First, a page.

The Picasso raffle is the brainchild of Paris-based journalist and TV producer Peri Cochin, who helps plan fundraising events for IAST. Cochin had grown tired of charity dinners and wanted to come up with something that had more widespread appeal. She hit upon the idea of an online raffle and collaborated with Olivier Widmaier Picasso, a grandson of the artist, to find the right piece.
“Man with Opera Hat” is from Pablo Picasso’s Cubist period. Picasso, who was born in Spain in 1881, co-founded the cubist movement– an abstract style that reduces subjects to geometric forms–with French artist Georges Braque (1882–1963) in Paris between 1907 and 1914. It proved to be one of the most significant visual art forms of the early 20th century. In addition to cubism, Picasso worked in a number of different artistic styles and mediums over the course of his career. By the time of his death at age 91 in France in 1973, he had produced more than 20,000 paintings, drawings, sculptures, theater sets, costumes and other items and had become one of the most famous and influential artists of the 20th century.
Today, a work of art by Picasso often commands millions of dollars at auction. In 2010, “Nude, Green Leaves and Bust,” a painting he made of his mistress in a single day in 1932, went for $106.5 million at Christie’s in New York, breaking the record at the time for the priciest piece of art ever sold at auction. Earlier this year, “La Reve” (“The Dream”), another 1932 Picasso painting depicting his mistress, Marie-Therese Walter, changed hands for $155 million in a private sale between two U.S. art collectors. (In 2006, the seller, American casino magnate Stephen Wynn, agreed to unload the painting to the same buyer for $139 million. However, before the transaction was completed Wynn accidentally poked a hole in the canvas with his elbow and the deal was dead. “La Reve” eventually was restored, and the purchase took place this past March.)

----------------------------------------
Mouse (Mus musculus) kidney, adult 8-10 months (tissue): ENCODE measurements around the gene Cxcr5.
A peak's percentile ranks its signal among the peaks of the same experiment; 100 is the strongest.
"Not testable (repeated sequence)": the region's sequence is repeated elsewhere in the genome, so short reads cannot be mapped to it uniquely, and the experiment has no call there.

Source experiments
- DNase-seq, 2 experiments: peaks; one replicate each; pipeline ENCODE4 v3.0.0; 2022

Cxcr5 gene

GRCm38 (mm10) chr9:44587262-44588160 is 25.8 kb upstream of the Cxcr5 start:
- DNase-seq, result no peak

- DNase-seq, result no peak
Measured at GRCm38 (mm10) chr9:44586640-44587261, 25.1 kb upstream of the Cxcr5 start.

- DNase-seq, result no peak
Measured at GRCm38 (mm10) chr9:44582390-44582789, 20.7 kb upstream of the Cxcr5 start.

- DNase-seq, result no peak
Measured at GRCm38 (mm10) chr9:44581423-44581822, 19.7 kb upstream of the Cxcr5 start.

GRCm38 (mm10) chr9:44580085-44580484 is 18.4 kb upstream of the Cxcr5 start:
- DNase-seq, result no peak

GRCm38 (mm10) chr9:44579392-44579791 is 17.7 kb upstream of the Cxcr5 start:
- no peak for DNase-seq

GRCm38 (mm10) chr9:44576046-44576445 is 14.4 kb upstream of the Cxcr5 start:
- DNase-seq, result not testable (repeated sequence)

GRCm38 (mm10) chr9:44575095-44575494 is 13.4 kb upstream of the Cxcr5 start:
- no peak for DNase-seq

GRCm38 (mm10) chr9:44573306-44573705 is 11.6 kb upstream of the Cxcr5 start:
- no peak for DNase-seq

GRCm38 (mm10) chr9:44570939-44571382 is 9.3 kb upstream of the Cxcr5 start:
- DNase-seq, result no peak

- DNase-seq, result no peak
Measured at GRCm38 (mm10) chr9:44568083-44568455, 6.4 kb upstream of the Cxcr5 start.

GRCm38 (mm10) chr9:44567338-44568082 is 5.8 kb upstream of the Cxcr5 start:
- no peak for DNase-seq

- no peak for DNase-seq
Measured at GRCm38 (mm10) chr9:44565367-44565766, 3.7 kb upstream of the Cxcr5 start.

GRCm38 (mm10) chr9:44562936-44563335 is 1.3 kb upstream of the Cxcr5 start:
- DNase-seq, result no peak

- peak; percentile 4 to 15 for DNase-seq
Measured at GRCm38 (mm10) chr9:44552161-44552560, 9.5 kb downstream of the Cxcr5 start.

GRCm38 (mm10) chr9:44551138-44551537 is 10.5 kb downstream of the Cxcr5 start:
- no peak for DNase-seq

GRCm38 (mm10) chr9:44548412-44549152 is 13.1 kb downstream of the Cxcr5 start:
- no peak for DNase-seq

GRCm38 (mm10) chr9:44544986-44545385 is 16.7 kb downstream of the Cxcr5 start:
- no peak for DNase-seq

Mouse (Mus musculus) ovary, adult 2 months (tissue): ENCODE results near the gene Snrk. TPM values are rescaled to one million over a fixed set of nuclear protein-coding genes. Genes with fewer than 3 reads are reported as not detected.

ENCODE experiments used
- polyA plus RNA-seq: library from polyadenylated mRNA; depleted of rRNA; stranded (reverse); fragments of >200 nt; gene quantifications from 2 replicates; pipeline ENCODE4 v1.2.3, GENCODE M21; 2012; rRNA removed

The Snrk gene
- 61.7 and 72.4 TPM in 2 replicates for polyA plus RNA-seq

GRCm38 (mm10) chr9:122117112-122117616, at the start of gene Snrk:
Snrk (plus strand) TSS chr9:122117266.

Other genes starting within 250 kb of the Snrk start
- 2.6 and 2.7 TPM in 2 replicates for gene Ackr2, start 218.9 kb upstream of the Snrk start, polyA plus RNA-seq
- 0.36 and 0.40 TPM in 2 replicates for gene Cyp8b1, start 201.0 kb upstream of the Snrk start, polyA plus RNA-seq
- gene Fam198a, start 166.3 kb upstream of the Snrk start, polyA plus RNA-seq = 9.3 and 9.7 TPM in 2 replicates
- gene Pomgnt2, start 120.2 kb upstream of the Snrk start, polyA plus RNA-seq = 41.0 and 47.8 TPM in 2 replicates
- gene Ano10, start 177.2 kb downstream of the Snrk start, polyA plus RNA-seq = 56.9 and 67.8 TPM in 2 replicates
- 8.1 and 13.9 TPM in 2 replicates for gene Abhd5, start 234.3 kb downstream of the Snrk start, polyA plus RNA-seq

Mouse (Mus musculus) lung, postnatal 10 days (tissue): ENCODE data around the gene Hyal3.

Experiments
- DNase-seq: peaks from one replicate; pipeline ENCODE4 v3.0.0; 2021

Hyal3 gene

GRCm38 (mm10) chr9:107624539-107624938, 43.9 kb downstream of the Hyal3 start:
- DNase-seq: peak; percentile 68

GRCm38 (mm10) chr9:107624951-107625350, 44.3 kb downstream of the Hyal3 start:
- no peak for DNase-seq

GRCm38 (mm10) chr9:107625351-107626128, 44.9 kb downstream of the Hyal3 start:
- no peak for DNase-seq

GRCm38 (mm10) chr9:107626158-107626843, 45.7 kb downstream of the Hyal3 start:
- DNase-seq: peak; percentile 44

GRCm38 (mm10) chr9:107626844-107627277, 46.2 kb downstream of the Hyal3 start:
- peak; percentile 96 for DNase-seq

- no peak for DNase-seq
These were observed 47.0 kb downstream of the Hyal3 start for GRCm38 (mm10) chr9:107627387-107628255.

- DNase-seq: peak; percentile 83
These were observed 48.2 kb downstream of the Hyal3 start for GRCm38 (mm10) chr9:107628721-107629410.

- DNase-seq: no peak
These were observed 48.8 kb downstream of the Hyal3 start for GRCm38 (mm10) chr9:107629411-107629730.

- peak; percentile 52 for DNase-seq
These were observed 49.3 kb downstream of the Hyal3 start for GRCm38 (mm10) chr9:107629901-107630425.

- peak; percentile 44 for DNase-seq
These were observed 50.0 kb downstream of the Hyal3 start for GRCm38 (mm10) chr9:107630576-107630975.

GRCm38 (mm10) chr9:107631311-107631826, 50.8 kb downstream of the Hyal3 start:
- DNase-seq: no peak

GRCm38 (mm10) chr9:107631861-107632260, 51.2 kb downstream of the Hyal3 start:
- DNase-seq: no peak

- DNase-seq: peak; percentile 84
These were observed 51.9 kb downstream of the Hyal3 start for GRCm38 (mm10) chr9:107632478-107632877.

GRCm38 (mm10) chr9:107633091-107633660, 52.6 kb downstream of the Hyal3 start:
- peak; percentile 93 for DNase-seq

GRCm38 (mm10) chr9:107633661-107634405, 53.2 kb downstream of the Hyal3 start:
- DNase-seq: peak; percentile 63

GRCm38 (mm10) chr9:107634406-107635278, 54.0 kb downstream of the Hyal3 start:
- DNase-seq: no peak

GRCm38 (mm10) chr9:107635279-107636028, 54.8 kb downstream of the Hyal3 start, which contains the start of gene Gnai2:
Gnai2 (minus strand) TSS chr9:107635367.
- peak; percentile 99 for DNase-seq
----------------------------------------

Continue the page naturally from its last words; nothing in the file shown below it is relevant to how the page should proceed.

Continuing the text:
1 Picasso for 100 Euros is the first-ever online raffle of an artwork by Picasso. A total of 50,000 raffle tickets will be issued, making the odds of taking home “Man with Opera Hat” far better than the approximately 1 in 175 million probability of winning a Powerball jackpot. Additionally, in an effort to keep things relatively fair, according to the rules of the Picasso lottery, no one can purchase more than 50 tickets. In November, a Dallas art collector tried to buy 10,000 tickets but was rejected.
The Picasso raffle drawing will be held at Sotheby’s in Paris on December 18 and will be streamed live online.